TOKYO: Tokyo celebrated on Sunday after winning the right to host the Olympic Games for the second time, overcoming fears about radiation from the stricken Fukushima nuclear plant to land the 2020 edition of the world’s biggest sporting event.
Members of the International Olympic Committee (IOC) meeting in Buenos Aires chose the Japanese capital, which previously hosted the Games in 1964, over Istanbul, after Madrid was dramatically eliminated following a first-round tie with the Turkish city.
Thousands of Japanese who gathered in Tokyo in the early hours of Sunday erupted in joy, making V for victory signs and shouting “banzai!” (hurrah!) and “Tokyo!” as the result was beamed live from the Argentine capital nearly a dozen time zones away.
At the Tokyo Chamber of Commerce and Industry, crowds shouted “arigato” (thank you) in unison, several television hosts and their guests were lost for words and in tears, while at the Komazawa Olympic Park— venue of several sports at the 1964 Games—golden tinsel rained down in celebration.
“I have been waiting a long time for this feeling,” bid chief Tsunekazu Takeda said in Buenos Aires. “The members of the IOC have seen that Tokyo is a safe pair of hands.”
Tokyo city governor Naoki Inose added that the Olympics would help Japan recover from the devastating 2011 earthquake and tsunami that claimed more than 18,000 lives and vowed no let up to create what he said would be “the best Games ever”.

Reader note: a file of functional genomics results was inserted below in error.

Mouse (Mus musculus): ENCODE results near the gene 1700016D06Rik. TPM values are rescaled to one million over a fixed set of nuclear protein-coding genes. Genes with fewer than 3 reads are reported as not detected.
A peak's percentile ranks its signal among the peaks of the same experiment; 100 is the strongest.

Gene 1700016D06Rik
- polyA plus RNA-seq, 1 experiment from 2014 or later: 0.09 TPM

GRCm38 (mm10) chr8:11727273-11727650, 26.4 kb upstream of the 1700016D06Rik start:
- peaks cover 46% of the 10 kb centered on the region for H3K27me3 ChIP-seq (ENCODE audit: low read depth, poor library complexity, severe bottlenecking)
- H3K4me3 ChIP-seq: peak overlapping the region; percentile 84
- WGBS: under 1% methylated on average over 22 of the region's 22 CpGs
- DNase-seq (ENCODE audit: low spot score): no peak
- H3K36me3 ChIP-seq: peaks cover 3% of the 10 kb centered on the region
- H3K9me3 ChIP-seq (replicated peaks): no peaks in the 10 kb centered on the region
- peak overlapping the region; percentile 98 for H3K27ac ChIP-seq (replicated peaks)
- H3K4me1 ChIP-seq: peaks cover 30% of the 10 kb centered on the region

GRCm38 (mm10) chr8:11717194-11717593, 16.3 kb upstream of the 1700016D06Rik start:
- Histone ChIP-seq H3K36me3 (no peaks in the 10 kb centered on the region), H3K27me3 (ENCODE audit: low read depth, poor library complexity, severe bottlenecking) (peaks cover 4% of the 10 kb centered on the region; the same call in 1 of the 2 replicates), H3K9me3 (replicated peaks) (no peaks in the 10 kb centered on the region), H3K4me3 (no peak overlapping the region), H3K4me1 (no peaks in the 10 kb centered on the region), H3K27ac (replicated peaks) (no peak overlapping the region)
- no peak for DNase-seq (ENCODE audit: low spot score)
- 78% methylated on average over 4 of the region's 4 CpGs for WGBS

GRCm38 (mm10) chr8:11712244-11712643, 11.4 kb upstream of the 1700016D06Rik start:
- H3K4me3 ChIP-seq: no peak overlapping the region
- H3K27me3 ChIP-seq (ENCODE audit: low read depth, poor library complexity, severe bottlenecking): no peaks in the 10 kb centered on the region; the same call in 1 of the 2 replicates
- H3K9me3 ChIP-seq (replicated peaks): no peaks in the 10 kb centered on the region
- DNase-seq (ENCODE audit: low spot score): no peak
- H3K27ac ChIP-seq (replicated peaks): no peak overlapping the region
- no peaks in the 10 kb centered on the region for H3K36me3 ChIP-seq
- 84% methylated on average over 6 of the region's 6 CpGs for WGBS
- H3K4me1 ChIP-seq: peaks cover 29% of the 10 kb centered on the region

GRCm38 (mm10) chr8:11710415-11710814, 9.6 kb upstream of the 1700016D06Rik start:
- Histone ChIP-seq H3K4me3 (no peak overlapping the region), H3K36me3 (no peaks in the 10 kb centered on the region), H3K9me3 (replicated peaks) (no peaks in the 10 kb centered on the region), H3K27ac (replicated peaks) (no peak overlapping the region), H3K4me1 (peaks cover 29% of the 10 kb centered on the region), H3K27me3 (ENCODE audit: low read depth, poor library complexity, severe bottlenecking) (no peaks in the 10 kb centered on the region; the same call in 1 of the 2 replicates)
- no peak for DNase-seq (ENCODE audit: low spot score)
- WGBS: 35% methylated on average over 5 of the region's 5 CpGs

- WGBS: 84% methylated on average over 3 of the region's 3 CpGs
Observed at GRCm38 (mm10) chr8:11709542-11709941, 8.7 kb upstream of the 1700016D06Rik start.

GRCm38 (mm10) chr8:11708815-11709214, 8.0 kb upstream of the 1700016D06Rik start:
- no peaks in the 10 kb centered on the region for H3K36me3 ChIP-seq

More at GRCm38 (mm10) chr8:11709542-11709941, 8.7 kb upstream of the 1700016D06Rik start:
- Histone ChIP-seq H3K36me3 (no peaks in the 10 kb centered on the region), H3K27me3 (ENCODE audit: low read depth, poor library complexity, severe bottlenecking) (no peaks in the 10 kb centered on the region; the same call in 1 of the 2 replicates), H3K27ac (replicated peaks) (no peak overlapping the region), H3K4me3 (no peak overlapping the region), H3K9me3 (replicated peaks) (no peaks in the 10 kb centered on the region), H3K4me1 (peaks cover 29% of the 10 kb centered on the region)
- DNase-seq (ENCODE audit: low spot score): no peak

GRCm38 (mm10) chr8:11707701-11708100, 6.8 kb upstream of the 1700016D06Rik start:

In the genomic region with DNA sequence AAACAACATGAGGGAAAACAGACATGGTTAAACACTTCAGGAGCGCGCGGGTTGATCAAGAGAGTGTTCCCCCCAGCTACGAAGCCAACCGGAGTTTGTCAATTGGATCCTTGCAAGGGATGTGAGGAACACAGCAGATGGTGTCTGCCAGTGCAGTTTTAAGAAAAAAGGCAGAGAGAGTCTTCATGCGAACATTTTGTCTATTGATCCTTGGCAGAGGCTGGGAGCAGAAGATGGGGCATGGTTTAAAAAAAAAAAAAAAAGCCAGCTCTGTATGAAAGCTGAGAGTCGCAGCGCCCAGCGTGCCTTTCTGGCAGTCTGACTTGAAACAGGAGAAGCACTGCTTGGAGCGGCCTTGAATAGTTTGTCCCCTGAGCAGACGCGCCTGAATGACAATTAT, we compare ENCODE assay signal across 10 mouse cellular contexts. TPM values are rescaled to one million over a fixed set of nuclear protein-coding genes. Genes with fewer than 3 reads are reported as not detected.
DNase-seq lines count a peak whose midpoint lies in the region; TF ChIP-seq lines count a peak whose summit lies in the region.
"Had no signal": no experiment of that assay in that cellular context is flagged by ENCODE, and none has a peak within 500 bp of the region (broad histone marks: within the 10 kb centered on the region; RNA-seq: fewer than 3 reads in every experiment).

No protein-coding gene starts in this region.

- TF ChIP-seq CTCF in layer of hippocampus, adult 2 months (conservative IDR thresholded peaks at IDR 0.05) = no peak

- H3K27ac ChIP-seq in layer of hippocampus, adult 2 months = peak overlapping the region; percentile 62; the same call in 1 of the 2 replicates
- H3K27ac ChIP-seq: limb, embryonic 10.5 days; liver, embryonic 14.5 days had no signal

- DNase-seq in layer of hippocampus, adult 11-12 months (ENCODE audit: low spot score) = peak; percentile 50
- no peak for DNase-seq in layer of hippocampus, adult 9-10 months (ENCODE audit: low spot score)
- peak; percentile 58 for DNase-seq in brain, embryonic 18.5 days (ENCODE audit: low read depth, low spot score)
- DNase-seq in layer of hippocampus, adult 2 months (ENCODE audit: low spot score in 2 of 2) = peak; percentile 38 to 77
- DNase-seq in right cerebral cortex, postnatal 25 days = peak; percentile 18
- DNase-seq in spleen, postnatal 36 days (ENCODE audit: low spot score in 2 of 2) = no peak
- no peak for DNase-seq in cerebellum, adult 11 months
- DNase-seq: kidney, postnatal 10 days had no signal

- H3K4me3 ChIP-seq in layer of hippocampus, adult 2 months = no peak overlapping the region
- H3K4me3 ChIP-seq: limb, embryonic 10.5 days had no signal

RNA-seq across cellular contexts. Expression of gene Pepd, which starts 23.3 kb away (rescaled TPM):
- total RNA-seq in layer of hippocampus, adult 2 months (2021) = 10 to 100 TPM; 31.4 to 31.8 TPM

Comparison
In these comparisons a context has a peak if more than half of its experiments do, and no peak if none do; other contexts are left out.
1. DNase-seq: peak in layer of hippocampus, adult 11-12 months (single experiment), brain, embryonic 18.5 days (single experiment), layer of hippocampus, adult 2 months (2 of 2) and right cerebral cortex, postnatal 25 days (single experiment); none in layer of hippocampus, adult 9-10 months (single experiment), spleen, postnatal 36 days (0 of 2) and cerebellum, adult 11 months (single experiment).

Japan’s Prime Minister Shinzo Abe had earlier flown to South America from the G20 summit in St Petersburg, Russia, to reassure nervous members about the safety of the nuclear plant some 220 kilometres (140 miles) from Tokyo amid fears about the leaking of contaminated water.
He told delegates that the situation was “under control”, adding: “It has never done or will do any damage to Tokyo.”
Concerns over Fukushima—seriously damaged by the quake and giant waves two-and-a-half years ago—had dogged the bid in the final days despite Tokyo’s branding as a safe and sound city, but Abe successfully allayed IOC members’ fears.
The final result was 60 votes for Tokyo against 36 for Istanbul.
Major Japanese television networks reported the voting in special programmes screened through the early hours, while newspapers were preparing to issue special editions to be delivered free on the streets.
The vote for Tokyo—which came third in the race for the 2016 Games won by Rio de Janeiro—means it will be the fourth time Japan plays host to the Olympics, having also organised winter Games in Nagano (1998) and Sapporo (1972).
Asia will see successive Olympics as the South Korean resort of Pyeongchang is hosting the 2018 winter edition.
Madrid had looked to be the city with the momentum coming into the final week after an outstanding presentation to IOC members in Lausanne in July, and were hoping they could go on to win.
But it was not enough, even with 28 of the 35 venues built and all the infrastructure in place plus a positive assessment by the IOC Evaluation Commission—the only IOC members allowed to visit the bid cities—over their relatively low budget.
Doubts about Spain’s recession-hit economy persisted to the end, and Prime Minister Mariano Rajoy’s pledges that financing would not pose problems failed to convince enough members.